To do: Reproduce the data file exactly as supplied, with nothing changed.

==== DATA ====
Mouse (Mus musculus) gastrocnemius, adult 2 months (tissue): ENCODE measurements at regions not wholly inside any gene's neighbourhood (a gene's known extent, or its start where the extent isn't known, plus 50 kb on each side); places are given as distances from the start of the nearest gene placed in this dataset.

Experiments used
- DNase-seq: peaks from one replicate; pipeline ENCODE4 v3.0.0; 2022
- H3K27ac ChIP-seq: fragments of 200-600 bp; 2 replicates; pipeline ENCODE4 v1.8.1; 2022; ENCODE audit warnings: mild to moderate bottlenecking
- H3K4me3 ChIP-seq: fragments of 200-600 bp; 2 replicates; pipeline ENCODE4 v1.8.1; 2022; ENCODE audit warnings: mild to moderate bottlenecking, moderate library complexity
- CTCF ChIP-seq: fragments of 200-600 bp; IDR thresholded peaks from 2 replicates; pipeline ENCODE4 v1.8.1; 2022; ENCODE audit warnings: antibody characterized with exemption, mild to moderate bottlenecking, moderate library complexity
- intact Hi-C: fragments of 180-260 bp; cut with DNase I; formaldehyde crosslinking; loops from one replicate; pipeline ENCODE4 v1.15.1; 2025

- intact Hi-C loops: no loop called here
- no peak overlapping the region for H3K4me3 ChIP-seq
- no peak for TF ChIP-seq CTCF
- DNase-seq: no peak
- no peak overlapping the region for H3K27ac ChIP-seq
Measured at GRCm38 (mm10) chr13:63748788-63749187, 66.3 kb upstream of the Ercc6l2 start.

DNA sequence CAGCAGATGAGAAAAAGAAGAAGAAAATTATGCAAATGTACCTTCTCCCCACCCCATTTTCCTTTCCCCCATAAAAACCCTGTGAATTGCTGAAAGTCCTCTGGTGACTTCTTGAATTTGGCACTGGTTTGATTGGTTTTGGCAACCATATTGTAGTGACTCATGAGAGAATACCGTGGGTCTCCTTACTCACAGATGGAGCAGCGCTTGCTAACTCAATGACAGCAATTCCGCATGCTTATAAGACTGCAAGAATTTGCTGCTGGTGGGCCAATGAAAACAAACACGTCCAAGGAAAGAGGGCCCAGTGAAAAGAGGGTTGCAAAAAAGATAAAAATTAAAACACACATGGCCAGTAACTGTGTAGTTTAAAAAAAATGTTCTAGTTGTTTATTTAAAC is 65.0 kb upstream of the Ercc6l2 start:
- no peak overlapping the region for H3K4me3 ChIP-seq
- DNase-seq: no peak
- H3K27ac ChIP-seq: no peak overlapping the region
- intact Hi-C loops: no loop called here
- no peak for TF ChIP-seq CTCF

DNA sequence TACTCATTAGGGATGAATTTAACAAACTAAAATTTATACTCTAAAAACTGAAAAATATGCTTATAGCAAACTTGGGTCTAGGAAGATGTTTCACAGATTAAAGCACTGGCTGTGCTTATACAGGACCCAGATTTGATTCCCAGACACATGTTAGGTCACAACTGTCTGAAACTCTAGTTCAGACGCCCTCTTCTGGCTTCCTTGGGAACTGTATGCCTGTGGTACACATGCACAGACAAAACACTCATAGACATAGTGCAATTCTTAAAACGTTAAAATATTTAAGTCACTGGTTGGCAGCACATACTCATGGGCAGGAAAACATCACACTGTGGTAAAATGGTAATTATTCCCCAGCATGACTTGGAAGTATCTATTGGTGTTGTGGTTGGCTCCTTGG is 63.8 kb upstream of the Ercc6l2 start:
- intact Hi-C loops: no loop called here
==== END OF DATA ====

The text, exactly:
Mouse (Mus musculus) gastrocnemius, adult 2 months (tissue): ENCODE measurements at regions not wholly inside any gene's neighbourhood (a gene's known extent, or its start where the extent isn't known, plus 50 kb on each side); places are given as distances from the start of the nearest gene placed in this dataset.

Experiments used
- DNase-seq: peaks from one replicate; pipeline ENCODE4 v3.0.0; 2022
- H3K27ac ChIP-seq: fragments of 200-600 bp; 2 replicates; pipeline ENCODE4 v1.8.1; 2022; ENCODE audit warnings: mild to moderate bottlenecking
- H3K4me3 ChIP-seq: fragments of 200-600 bp; 2 replicates; pipeline ENCODE4 v1.8.1; 2022; ENCODE audit warnings: mild to moderate bottlenecking, moderate library complexity
- CTCF ChIP-seq: fragments of 200-600 bp; IDR thresholded peaks from 2 replicates; pipeline ENCODE4 v1.8.1; 2022; ENCODE audit warnings: antibody characterized with exemption, mild to moderate bottlenecking, moderate library complexity
- intact Hi-C: fragments of 180-260 bp; cut with DNase I; formaldehyde crosslinking; loops from one replicate; pipeline ENCODE4 v1.15.1; 2025

- intact Hi-C loops: no loop called here
- no peak overlapping the region for H3K4me3 ChIP-seq
- no peak for TF ChIP-seq CTCF
- DNase-seq: no peak
- no peak overlapping the region for H3K27ac ChIP-seq
Measured at GRCm38 (mm10) chr13:63748788-63749187, 66.3 kb upstream of the Ercc6l2 start.

DNA sequence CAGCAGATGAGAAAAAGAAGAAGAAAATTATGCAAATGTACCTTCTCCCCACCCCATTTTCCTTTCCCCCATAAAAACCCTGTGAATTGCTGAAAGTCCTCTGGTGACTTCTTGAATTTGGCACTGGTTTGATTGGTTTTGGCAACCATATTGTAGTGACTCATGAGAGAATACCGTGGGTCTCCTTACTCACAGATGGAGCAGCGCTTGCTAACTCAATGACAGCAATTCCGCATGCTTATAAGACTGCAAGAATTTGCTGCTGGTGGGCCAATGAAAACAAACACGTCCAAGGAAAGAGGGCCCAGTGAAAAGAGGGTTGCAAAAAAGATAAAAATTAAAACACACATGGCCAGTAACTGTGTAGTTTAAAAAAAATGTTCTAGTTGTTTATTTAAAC is 65.0 kb upstream of the Ercc6l2 start:
- no peak overlapping the region for H3K4me3 ChIP-seq
- DNase-seq: no peak
- H3K27ac ChIP-seq: no peak overlapping the region
- intact Hi-C loops: no loop called here
- no peak for TF ChIP-seq CTCF

DNA sequence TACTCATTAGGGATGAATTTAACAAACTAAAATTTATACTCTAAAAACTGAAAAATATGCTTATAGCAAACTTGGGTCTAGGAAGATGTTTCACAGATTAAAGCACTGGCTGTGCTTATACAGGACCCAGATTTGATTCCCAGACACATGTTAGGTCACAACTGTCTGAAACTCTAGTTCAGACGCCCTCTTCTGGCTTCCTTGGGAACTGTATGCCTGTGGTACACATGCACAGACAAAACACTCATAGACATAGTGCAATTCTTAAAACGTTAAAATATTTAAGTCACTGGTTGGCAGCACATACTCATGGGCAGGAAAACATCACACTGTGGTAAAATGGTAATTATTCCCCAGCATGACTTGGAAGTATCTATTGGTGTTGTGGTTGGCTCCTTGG is 63.8 kb upstream of the Ercc6l2 start:
- intact Hi-C loops: no loop called here